One-third of people in England are estimated to have antibodies against Covid-19, new figures show, while case rates are at their lowest level in almost six months – though the public has been warned to remain “vigilant as ever”.
It comes as Britain’s death toll passed 125,000 on Thursday, another tragic milestone for a country that has the highest number of coronavirus fatalities in Europe. Some 6,753 new cases were reported on Thursday.
Despite this, the latest surveillance report from Public Health England (PHE) showed that infection rates were continuing to fall across all age groups and regions in the country.
The hospital admission rate for Covid-19 in England had also dropped, with 5.95 new patients per 100,000 people recorded between 1 and 7 March, down from 8.3 in the previous week.
Separately, a total of 45,229 people in England tested positive in the week to 3 March, according to new test and trace data. This represented a 34 per cent decrease on the previous figures and was the lowest number since the week ending 23 September.
Professor Sharon Peacock, director of the Covid-19 Genomics UK Consortium (Cog-UK), said the situation in Britain now appeared to be “quite contained”, but insisted that “we have to be vigilant as ever” and “keep watching every day and every week to make sure” the virus is kept under control.
Speaking at a webinar as part of the Royal Society of Medicine’s Covid-19 series, she added that it was unlikely the virus would evolve to become resistant to the current generation of vaccines.
“The vaccine manufacturers have been absolutely fantastic, and very innovative in keeping ahead of the curve,” she said. “I would anticipate that vaccines will stay ahead of where they need to, but we can’t predict the future.”
More than 23 million in the UK have now received a first vaccine dose, including a majority of care home residents, people aged 70 and over, and healthcare workers.
Younger age groups are also being invited to receive a jab, as officials continue to race through the priority list. NHS figures suggest that about one in five people aged 16 to 59 in England are likely to have had their first dose.
The success of the UK’s rollout is helping to ramp up antibody levels in the population across the four nations.
For England, about 33 per cent of people have antibodies in their blood from either infection or vaccination, according to PHE. This rate has more than doubled in the three months since the beginning of the inoculation programme.
Dr Gayatri Amirthalingam, a consultant epidemiologist at PHE, said analysis of blood samples taken from the population indicated that 60 per cent of people aged 70 to 84 were antibody-positive.
“The vaccine is having a big impact on the number of people that have antibodies in the age groups that have been vaccinated, suggesting there is a good immune response to Covid-19 vaccines in the population,” she said. “This further supports the decision to prioritise the first dose.”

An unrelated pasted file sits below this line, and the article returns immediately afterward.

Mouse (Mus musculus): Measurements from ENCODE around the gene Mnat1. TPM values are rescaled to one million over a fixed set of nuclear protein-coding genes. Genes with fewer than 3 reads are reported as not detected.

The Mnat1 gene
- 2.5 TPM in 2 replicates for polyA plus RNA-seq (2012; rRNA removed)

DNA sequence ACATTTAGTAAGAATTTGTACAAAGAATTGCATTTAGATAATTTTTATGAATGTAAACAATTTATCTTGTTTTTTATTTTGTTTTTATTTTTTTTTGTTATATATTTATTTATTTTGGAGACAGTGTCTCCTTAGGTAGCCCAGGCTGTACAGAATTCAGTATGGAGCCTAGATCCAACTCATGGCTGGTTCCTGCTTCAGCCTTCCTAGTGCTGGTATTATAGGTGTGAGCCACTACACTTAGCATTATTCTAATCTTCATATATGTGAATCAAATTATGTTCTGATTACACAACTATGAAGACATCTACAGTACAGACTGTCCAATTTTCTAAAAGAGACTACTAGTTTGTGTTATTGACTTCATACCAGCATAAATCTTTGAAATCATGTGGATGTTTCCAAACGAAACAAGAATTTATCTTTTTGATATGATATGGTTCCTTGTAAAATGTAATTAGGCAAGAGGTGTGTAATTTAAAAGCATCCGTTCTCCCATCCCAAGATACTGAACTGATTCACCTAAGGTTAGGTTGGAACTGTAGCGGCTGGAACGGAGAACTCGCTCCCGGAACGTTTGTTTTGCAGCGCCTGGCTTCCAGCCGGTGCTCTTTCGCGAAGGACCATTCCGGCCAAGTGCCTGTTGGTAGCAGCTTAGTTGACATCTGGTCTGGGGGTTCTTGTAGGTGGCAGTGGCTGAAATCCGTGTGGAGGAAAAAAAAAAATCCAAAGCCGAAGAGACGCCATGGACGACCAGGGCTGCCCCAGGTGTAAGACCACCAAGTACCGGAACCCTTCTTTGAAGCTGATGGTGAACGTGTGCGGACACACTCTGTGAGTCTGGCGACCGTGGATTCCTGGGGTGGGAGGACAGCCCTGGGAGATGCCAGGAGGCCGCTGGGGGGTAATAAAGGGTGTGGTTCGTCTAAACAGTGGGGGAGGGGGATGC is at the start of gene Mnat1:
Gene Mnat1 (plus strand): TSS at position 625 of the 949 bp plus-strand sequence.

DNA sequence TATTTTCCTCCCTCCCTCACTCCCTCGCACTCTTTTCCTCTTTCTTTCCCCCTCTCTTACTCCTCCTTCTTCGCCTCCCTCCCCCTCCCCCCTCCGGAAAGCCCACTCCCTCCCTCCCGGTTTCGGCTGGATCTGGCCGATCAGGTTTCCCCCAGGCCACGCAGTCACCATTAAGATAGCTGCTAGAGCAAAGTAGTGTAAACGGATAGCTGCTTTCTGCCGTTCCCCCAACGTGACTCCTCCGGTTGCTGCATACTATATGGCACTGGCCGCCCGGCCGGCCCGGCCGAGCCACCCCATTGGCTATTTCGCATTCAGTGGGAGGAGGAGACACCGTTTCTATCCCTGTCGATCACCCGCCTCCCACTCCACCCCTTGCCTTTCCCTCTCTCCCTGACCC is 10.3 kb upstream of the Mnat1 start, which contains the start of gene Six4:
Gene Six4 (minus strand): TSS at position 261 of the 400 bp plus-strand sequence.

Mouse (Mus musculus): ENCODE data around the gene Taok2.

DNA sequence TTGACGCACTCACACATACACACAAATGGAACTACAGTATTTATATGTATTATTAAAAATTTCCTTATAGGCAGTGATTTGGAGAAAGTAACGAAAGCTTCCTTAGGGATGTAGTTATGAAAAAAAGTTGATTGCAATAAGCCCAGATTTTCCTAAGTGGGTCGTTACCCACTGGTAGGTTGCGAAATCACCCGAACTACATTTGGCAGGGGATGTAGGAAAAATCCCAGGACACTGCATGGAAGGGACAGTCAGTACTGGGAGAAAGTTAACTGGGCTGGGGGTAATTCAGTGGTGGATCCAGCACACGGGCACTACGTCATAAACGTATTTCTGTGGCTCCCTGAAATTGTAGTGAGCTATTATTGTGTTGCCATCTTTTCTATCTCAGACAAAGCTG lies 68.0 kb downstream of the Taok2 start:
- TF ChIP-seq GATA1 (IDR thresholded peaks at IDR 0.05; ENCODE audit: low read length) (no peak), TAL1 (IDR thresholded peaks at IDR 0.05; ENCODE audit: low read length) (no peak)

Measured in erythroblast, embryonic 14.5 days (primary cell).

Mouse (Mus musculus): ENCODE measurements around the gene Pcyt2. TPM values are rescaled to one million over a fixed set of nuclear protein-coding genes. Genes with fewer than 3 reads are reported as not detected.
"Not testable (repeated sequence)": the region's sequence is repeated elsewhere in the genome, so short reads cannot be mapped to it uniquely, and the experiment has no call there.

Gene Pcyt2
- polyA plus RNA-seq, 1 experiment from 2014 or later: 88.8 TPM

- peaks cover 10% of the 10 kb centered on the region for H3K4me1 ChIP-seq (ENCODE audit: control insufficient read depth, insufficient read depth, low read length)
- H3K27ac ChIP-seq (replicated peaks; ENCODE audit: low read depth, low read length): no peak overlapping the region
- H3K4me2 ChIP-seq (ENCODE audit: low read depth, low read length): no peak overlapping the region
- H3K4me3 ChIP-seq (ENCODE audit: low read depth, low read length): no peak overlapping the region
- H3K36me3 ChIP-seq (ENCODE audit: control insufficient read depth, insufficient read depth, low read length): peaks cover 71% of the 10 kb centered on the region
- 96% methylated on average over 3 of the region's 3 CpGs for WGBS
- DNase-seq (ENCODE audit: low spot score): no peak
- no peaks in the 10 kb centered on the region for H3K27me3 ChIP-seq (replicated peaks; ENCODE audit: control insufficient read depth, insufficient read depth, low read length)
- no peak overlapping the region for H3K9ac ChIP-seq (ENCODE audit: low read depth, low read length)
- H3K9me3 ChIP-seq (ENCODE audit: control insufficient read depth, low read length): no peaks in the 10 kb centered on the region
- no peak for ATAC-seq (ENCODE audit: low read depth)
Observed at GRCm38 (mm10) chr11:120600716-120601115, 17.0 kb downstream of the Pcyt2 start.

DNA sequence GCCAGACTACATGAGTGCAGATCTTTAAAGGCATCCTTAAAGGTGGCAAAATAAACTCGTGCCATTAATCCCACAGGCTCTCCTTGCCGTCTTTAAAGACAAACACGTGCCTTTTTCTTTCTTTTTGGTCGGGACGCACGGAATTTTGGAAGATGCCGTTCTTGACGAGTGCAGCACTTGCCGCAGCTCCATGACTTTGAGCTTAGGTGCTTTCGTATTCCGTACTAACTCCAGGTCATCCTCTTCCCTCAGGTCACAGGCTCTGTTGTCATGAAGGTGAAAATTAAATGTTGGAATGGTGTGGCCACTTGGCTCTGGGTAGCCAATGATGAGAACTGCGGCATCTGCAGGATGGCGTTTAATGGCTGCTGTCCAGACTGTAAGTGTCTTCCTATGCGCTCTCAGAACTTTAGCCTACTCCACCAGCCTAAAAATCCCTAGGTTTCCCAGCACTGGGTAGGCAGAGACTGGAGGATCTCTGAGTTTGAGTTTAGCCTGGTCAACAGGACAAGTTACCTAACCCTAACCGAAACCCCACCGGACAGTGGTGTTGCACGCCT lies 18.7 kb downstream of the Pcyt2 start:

Professor Wei Shen Lim, the JCVI Covid-19 chair, said: “People experiencing homelessness are likely to have health conditions that put them at higher risk of death from Covid-19.
“This advice will help us to protect more people who are at greater risk, ensuring that fewer people become seriously ill or die from the virus.”
Although Britain is making encouraging progress with its jabs, concern remains around the threat posed by new and emerging coronavirus variants, some of which are thought to be partially resistant to the Covid-19 vaccines.
PHE announced on Thursday that a new variant had been identified in two people who recently returned to Britain from Antigua.
Officials said the variant was placed under investigation on 4 March after two cases were found in southeast England.
“The variant contains the spike mutations E484K and N501Y, both usually associated with variants of concern (VOC), however it does not feature specific deletions that would lead to a designation as a VOC,” PHE said in a statement.
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While scientists say that mutations in viruses are inevitable, the coronavirus variants first identified in Kent, South Africa and Brazil carry worrisome changes that give the virus certain advantages.
The E484K mutation of the spike protein has been seen in South African and Brazilian variants, and has occurred spontaneously in the UK variant, and is associated with lower vaccine efficacy. The N501Y mutation is linked to heightened transmissibility.
In spite of the genetic changes, scientists are optimistic the vaccines will still provide high levels of protection against the different variants. Nonetheless, manufacturers have already begun modifying their jabs to take into account the new spike protein mutations.
Similar reports were made in Norway, while Italy, Austria, Estonia, Latvia, Luxembourg and Lithuania have suspended the use of a million-dose batch that was sent to 17 countries across Europe.
The MHRA said there was no evidence to suggest the vaccine caused blood clot problems, which “can occur naturally and are not uncommon”, and said people should still get their Covid-19 vaccine when asked to do so.
“Reports of blood clots received so far are not greater than the number that would have occurred naturally in the vaccinated population,” said Dr Phil Bryan, MHRA vaccines safety lead.
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